19. Lewis, P.C. 2005. How the East Was Won. New York: Palgrave Macmillan.Google Scholar
  20. Lucas, R., Marinova, M., Kucerova, J. & Vetrokova, M. 2004. ‘HRM practice in emerging economies: A long way to go in the Slovak hotel industry?’ International Journal of Human Resource Management, 15: 1262–79.CrossRefGoogle Scholar
  21. Mayrhofer, W. & Brewster, C. 2005. ‘European human resource management: Researching developments over time’. Management Revue, 16: 36–62.Google Scholar
  22. Michailova, S., Heraty, N. & Morley, M.J. 2009. ‘Studying human resource management in the international context: The case of Central and Eastern Europe’. In M.J. Morley, N. Hearty & S. Michailova (eds), Managing Human Resource in Central and Eastern Europe. London: Routledge, 1–24.Google Scholar
  23. Nikandrou, I., Apospori, E. & Papalexandris, N. 2005. ‘Changes in HRM in Europe–A longitudinal comparative study among 18 European countries’. Journal of European Industrial Training, 29: 541–60.CrossRefGoogle Scholar
  24. Noorkoiv, T. & Gröön, T. 2004. ‘Corporate social responsibility: The concept and its status regionally and nationally in Central and Eastern Europe and Estonia’. EBS Review, Winter/Spring: 59–72.Google Scholar
  25. Pearce, J.L. 1991. ‘From socialism to capitalism: The effects of Hungarian human resources practices’. Academy of Management Executive, November, 4: 75–89.Google Scholar
  26. Pieper, R. 1992. ‘Socialist HRM: An analysis of HRM theory and practice in the former socialist countries in Eastern Europe’. The International Executive, 34: 499–516.CrossRefGoogle Scholar
  27. Poór, J., Engle, A. & Gross, A. 2010. ‘Human resource management practices of large multinational firms in Hungary 1988–2005’. Acta Oeconomica, 60 (4): 427–60.CrossRefGoogle Scholar
  28. Poór, J., Karoliny, Z., Alas, R. & Vatchkova, E.K. 2011. ‘Comparative international human resource management (CIHRM) in the light of the Cranet Regional Research Survey in Transitional Economies’. Employee Relations, 33: 428–43.CrossRefGoogle Scholar
  29. Pundziene, A. & Bučiūnienė, I. 2009. ‘Managing human resources in Lithuania’. In M.J. Morley, N. Heraty & S. Michailova (eds), Managing Human Resource in Central and Eastern Europe. London: Routledge, 55–89.Google Scholar
  30. Sorge, A. 2004. ‘Crossnational differences in human resources and organisation’. In A.W. Harzing & J.V. Ruysseveldt (eds), International Human Resource Management. London: Sage Publications, 117–40.Google Scholar
  31. Soulsby, A. & Clark, E. 1998. ‘Controlling personnel: Management and motive in the transformation of the Czech enterprise’. The International Journal of Human Resource Management, 9: 79–98.CrossRefGoogle Scholar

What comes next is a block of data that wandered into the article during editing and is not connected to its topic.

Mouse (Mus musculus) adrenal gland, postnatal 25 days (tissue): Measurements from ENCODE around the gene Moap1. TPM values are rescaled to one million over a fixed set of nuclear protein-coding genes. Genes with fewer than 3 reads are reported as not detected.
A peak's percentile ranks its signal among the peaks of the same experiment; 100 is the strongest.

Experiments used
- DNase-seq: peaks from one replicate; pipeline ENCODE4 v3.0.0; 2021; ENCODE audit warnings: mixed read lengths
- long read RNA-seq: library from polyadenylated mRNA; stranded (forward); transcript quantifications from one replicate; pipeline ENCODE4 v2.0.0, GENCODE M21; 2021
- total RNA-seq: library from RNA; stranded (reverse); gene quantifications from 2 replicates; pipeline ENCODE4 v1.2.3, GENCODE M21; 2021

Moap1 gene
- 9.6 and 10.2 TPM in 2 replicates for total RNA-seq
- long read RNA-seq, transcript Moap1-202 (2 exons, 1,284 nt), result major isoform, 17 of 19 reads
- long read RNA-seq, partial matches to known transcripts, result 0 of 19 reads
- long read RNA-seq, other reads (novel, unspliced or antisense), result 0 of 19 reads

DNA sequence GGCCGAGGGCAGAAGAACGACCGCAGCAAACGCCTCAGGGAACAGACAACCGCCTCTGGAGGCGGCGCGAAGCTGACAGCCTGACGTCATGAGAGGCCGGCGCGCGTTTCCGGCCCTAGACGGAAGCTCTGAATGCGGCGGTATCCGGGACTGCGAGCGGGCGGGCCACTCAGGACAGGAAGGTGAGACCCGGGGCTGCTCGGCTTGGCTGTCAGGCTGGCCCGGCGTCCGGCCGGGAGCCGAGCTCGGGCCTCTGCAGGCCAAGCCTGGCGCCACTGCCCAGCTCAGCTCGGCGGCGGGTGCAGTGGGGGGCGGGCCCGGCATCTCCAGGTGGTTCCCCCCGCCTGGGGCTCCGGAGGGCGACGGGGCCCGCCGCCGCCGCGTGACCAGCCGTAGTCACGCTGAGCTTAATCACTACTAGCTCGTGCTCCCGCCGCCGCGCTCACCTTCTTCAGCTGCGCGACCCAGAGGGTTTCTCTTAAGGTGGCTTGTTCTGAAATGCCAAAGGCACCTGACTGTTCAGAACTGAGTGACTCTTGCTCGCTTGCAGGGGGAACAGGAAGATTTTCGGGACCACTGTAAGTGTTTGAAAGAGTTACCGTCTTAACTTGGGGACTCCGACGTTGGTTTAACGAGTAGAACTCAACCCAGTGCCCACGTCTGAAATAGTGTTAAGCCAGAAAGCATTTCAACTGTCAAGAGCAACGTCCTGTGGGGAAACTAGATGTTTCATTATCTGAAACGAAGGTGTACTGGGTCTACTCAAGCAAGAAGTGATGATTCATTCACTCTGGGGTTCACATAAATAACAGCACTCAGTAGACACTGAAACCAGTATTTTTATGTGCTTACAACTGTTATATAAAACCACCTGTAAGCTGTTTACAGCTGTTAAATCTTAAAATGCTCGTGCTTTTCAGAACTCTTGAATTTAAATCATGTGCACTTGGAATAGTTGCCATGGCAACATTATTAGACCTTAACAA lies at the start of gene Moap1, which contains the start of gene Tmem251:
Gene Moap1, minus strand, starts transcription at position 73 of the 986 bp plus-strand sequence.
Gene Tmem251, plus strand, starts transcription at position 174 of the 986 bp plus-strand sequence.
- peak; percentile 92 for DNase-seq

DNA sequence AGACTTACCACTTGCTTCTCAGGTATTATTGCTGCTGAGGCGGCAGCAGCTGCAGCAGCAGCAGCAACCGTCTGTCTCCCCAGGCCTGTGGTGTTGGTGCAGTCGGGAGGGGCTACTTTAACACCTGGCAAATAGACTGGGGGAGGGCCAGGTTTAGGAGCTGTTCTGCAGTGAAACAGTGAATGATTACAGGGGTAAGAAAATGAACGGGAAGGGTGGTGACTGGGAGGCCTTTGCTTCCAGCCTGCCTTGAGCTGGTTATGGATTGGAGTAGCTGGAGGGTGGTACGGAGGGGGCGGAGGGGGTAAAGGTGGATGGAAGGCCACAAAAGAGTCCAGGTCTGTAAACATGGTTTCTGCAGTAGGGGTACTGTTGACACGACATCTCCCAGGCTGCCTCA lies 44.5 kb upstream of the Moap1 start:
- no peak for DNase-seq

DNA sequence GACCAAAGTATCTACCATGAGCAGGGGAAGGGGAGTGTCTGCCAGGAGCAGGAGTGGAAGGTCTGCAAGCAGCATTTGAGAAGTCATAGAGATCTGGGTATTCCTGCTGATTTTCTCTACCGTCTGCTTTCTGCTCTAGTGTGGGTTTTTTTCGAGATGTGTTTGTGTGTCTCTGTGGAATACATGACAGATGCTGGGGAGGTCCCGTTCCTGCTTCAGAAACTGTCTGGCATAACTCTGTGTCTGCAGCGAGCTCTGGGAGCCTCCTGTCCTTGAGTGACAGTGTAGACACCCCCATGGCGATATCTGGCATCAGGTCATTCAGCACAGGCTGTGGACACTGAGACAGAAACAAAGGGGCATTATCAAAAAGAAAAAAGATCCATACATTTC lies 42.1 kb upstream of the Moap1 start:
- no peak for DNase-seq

32. Sparrow, P.R. & Hiltrop, J.M. 1997. ‘Redefining the field of European human resource management: A battle between national mindsets and forces of business transition?’ Human Resource Management, 36: 201–19.CrossRefGoogle Scholar
  33. Sparrow, P.R., Schuler, R.S. & Jackson, S.E. 1994. ‘Convergence or divergence: Human resource practices and policies for competitive advantage’. The International Journal of Human Resource Management, 5: 267–99.CrossRefGoogle Scholar
  34. Stajić, D. 2006. Modernizacija sindikata (The modernization of trade unions). Beograd: Institut za politicˇke studije (Institute for Political Studies).Google Scholar
  35. Svetlik, I. 2009. ‘Managing human resources in Slovenia’. In M.J. Morley, N. Heraty & S. Michailova (eds), Managing Human Resource in Central and Eastern Europe. London: Routledge, 219–42.Google Scholar
  36. Szerb, L., Richbell, S. & Vitai, Z. 2010. ‘HRM in the Hungarian SME sector’. Employee Relations, 3: 262–80.Google Scholar
  37. Zupan, N. & Kase, R. 2005. ‘Strategic human resource management in European transition economies: Building a conceptual model on the case of Slovenia’. International Journal of Human Resource Management, 16: 882–906.CrossRefGoogle Scholar

Copyright information

© Rūta Kazlauskaitė, Ilona Bučiūnienė, József Poór, Zsuzsanna Karoliny, Ruth Alas, Andrej Kohont and Ágnes Szlávicz 2013

Authors and Affiliations

  • Rūta Kazlauskaitė
  • Ilona Bučiūnienė
  • József Poór
  • Zsuzsanna Karoliny
  • Ruth Alas
  • Andrej Kohont
  • Ágnes Szlávicz

There are no affiliations available

Personalised recommendations